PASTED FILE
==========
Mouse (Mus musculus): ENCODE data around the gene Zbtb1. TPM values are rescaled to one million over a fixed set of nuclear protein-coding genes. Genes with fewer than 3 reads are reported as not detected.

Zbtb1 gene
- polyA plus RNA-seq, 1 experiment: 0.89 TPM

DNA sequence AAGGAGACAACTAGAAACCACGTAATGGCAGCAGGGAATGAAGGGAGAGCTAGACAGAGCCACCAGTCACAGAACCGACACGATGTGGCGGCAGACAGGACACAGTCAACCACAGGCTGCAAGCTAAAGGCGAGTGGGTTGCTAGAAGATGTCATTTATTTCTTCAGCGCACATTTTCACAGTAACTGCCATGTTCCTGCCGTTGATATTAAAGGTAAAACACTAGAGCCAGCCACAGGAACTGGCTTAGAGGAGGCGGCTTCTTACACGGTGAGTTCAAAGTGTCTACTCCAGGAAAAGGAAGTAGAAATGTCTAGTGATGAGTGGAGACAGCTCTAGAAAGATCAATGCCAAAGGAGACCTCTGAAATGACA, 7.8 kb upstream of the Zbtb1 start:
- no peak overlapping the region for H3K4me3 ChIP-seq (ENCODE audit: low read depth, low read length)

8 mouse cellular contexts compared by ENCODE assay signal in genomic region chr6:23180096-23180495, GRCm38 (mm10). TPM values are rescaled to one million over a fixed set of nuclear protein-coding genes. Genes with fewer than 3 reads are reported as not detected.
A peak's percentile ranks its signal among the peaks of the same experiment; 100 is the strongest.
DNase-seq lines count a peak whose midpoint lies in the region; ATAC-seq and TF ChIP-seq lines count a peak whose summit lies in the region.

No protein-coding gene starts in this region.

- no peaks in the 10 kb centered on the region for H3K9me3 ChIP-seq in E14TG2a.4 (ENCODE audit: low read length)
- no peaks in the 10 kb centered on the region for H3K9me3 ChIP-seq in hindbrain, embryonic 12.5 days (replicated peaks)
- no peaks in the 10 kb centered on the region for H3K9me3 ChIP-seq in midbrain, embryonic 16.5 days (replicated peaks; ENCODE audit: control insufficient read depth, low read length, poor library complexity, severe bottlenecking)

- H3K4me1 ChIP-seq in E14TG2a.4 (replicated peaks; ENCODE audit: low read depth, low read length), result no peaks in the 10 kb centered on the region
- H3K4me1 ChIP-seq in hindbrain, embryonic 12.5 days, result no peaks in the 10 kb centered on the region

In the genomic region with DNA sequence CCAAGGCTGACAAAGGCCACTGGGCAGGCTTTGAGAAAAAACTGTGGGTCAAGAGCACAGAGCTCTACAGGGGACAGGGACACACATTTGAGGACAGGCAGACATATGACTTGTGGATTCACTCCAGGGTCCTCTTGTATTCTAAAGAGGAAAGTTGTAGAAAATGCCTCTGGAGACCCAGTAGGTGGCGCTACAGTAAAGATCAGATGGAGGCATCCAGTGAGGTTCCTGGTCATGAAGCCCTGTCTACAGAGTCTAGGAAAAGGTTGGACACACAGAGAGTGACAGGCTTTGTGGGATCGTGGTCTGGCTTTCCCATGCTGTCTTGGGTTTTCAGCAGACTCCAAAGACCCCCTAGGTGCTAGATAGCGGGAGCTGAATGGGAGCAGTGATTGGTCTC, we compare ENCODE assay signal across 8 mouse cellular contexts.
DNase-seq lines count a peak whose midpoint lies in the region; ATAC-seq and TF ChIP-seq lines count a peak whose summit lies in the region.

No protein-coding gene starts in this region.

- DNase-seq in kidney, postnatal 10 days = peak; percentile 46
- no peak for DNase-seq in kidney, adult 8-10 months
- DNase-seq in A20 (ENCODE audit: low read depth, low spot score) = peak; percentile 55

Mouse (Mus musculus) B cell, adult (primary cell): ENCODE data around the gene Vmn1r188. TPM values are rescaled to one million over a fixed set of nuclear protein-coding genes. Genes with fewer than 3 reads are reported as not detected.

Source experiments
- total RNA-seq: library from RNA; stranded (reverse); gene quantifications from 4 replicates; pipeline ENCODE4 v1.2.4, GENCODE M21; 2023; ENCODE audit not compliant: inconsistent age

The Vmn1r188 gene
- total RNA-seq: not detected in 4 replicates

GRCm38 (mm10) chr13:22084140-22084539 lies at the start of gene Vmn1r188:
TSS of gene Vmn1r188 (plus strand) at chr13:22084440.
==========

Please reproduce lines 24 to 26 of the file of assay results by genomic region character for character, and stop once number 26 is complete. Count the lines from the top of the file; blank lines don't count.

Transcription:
The Vmn1r188 gene
- total RNA-seq: not detected in 4 replicates

GRCm38 (mm10) chr13:22084140-22084539 lies at the start of gene Vmn1r188: